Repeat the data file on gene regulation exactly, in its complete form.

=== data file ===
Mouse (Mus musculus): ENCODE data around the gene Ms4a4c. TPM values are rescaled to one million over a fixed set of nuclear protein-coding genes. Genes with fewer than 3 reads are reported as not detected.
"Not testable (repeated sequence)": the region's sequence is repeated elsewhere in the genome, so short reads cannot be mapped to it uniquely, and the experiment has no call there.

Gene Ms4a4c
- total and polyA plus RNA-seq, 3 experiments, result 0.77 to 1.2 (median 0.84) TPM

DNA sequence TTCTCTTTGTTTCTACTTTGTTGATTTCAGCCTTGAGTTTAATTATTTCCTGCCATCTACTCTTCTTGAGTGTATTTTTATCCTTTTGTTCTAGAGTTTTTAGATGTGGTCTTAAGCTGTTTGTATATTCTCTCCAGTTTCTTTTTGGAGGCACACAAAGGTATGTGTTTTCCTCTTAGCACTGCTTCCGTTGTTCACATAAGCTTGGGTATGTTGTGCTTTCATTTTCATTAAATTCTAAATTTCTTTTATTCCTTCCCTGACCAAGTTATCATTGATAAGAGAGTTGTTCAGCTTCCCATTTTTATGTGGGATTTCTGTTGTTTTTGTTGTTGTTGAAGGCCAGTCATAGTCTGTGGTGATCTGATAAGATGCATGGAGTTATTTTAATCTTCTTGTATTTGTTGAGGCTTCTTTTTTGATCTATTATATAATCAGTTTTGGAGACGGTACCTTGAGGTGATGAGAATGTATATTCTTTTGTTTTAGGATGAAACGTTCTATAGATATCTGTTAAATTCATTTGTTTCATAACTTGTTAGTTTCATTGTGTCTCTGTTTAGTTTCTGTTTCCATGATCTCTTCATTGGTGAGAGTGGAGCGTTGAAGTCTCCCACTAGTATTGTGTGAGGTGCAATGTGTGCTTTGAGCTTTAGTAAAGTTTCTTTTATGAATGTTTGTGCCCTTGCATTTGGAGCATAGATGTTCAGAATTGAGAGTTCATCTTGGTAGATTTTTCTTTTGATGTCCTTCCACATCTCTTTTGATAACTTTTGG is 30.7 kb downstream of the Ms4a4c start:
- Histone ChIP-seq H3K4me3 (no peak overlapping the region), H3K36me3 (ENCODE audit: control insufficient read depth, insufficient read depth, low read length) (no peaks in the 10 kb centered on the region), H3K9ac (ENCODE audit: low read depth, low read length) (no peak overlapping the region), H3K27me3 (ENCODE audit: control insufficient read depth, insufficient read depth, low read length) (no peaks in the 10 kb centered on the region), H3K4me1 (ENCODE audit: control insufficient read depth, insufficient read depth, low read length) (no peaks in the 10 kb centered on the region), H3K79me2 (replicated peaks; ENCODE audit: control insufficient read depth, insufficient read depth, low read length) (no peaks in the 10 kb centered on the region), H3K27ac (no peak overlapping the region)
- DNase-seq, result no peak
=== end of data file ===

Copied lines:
Mouse (Mus musculus): ENCODE data around the gene Ms4a4c. TPM values are rescaled to one million over a fixed set of nuclear protein-coding genes. Genes with fewer than 3 reads are reported as not detected.
"Not testable (repeated sequence)": the region's sequence is repeated elsewhere in the genome, so short reads cannot be mapped to it uniquely, and the experiment has no call there.

Gene Ms4a4c
- total and polyA plus RNA-seq, 3 experiments, result 0.77 to 1.2 (median 0.84) TPM

DNA sequence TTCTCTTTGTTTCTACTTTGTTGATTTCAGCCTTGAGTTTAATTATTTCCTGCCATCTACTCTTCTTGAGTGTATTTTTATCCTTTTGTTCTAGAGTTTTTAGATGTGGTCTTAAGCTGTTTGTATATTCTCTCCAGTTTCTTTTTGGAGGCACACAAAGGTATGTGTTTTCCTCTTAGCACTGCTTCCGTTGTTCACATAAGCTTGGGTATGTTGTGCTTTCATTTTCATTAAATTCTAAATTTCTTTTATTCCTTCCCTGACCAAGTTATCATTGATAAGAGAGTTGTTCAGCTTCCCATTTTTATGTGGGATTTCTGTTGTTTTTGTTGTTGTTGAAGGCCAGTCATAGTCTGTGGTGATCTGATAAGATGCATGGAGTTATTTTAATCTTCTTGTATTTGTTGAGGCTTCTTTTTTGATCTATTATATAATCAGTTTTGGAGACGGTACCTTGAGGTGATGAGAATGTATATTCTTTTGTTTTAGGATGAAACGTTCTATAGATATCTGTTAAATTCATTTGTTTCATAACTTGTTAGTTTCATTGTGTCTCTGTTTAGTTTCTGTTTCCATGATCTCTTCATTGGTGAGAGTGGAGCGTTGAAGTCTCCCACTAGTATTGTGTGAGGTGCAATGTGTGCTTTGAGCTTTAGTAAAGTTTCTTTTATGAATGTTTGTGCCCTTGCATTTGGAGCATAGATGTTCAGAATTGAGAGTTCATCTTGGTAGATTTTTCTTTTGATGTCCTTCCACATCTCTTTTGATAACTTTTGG is 30.7 kb downstream of the Ms4a4c start:
- Histone ChIP-seq H3K4me3 (no peak overlapping the region), H3K36me3 (ENCODE audit: control insufficient read depth, insufficient read depth, low read length) (no peaks in the 10 kb centered on the region), H3K9ac (ENCODE audit: low read depth, low read length) (no peak overlapping the region), H3K27me3 (ENCODE audit: control insufficient read depth, insufficient read depth, low read length) (no peaks in the 10 kb centered on the region), H3K4me1 (ENCODE audit: control insufficient read depth, insufficient read depth, low read length) (no peaks in the 10 kb centered on the region), H3K79me2 (replicated peaks; ENCODE audit: control insufficient read depth, insufficient read depth, low read length) (no peaks in the 10 kb centered on the region), H3K27ac (no peak overlapping the region)
- DNase-seq, result no peak